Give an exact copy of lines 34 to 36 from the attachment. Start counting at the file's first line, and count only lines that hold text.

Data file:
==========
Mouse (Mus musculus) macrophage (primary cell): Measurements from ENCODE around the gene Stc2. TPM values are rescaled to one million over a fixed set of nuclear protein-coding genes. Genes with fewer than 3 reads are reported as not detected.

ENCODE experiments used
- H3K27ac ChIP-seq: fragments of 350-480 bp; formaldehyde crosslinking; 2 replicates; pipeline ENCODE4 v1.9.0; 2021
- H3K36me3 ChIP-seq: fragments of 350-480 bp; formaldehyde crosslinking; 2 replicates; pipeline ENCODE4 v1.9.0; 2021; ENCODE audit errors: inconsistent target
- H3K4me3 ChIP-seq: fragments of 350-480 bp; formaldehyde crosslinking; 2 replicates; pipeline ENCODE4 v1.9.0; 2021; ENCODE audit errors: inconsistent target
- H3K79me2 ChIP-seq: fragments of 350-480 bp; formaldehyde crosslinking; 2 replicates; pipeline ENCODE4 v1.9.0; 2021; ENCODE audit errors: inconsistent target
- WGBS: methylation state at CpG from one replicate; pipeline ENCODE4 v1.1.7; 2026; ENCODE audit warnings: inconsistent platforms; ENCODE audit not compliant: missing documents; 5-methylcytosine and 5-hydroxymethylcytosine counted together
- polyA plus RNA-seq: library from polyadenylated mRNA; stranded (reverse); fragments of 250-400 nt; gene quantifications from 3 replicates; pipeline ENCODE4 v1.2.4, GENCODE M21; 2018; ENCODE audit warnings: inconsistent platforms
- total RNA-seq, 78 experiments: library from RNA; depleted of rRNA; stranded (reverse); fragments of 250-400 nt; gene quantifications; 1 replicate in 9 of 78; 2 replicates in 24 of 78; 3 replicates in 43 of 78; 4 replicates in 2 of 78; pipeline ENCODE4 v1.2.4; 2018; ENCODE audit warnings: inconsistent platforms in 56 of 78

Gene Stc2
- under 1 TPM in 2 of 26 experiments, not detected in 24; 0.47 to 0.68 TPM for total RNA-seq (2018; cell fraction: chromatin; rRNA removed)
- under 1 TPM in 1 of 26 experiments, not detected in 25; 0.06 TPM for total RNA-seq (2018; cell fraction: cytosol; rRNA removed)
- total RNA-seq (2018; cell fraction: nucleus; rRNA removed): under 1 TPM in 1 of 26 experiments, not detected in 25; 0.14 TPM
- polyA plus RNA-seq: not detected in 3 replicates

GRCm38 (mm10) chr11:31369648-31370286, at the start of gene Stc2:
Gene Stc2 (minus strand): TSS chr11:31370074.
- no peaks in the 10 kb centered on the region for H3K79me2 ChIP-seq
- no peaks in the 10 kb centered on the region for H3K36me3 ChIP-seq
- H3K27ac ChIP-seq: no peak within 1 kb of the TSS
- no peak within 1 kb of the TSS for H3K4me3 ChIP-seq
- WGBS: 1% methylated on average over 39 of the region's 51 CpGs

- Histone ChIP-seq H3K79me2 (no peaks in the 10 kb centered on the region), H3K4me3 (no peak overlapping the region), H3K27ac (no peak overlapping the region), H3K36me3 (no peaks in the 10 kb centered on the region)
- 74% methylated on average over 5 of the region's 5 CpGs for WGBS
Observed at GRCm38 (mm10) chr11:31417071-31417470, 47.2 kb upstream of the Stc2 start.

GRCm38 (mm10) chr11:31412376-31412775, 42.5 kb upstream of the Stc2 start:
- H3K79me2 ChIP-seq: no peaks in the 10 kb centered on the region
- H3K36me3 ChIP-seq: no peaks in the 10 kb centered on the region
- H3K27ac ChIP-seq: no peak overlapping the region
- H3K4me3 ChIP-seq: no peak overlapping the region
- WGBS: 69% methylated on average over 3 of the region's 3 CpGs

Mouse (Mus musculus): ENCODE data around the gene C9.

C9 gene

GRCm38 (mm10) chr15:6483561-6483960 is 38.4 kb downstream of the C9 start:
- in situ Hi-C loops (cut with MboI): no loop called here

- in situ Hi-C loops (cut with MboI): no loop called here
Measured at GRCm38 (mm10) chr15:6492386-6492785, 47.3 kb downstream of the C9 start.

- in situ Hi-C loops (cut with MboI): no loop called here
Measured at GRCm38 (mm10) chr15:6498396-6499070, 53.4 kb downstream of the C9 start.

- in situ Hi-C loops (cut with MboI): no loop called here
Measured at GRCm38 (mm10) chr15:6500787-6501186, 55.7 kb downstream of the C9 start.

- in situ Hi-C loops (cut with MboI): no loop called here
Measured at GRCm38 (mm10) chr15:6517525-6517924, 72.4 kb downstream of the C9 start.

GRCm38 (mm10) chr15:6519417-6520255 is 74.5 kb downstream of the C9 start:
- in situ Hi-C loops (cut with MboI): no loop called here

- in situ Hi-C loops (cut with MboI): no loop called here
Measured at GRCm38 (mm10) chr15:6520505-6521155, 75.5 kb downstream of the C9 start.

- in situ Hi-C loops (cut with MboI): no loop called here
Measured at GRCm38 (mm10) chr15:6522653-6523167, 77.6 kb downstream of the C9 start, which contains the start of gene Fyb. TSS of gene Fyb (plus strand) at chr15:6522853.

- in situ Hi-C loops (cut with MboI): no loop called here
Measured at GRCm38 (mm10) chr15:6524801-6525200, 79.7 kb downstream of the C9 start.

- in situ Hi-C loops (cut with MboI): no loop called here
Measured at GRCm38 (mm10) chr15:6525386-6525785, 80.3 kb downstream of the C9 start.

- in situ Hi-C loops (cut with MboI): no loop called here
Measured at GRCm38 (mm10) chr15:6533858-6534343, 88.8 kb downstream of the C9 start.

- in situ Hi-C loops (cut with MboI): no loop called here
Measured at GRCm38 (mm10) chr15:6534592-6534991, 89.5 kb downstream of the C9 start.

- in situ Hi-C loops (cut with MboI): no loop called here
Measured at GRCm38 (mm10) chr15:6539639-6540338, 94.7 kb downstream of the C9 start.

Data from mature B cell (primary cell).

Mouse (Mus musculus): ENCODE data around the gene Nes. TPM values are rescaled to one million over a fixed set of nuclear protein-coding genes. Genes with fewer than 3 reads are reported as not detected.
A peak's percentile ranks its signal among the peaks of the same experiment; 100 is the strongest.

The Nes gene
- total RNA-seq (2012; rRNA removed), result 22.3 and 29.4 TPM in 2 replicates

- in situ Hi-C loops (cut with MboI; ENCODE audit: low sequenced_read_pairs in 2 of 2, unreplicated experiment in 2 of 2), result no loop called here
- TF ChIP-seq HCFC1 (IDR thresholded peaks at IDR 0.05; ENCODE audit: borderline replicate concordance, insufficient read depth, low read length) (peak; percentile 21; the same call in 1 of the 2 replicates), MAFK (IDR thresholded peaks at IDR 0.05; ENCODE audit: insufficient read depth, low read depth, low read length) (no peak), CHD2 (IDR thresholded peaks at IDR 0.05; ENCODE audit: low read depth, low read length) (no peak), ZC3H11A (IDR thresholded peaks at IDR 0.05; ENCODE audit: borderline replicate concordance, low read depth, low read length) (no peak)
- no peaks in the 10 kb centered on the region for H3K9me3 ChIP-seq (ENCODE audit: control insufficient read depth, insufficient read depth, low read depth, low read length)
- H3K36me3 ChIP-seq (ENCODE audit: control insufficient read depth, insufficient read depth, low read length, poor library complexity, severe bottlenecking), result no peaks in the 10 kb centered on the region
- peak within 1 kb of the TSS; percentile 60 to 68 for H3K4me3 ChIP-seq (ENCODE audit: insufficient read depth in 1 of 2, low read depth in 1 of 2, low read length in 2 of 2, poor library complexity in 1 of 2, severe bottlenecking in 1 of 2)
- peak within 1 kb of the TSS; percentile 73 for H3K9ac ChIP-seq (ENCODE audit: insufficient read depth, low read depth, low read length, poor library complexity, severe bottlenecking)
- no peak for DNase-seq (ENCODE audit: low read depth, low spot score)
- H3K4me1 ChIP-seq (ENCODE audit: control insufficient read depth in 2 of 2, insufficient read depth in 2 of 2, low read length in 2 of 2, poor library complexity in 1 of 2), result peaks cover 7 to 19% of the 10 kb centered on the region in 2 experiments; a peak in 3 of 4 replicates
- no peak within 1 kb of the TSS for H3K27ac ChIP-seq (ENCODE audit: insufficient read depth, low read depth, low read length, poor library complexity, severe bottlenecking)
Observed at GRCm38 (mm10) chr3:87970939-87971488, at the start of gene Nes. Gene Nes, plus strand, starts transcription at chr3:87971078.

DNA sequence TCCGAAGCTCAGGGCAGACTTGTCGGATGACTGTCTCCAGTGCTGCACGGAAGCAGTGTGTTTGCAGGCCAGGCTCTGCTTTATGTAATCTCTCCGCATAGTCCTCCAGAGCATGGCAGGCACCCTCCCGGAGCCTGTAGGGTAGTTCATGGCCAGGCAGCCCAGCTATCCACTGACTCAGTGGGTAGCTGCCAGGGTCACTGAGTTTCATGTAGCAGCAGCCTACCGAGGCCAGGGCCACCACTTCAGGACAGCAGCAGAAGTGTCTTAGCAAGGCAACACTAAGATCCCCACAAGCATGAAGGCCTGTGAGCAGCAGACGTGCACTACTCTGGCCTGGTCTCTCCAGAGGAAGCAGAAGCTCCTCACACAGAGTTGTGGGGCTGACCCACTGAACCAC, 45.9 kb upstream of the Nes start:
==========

- in situ Hi-C loops (cut with MboI): no loop called here

- in situ Hi-C loops (cut with MboI): no loop called here
Measured at GRCm38 (mm10) chr15:6492386-6492785, 47.3 kb downstream of the C9 start.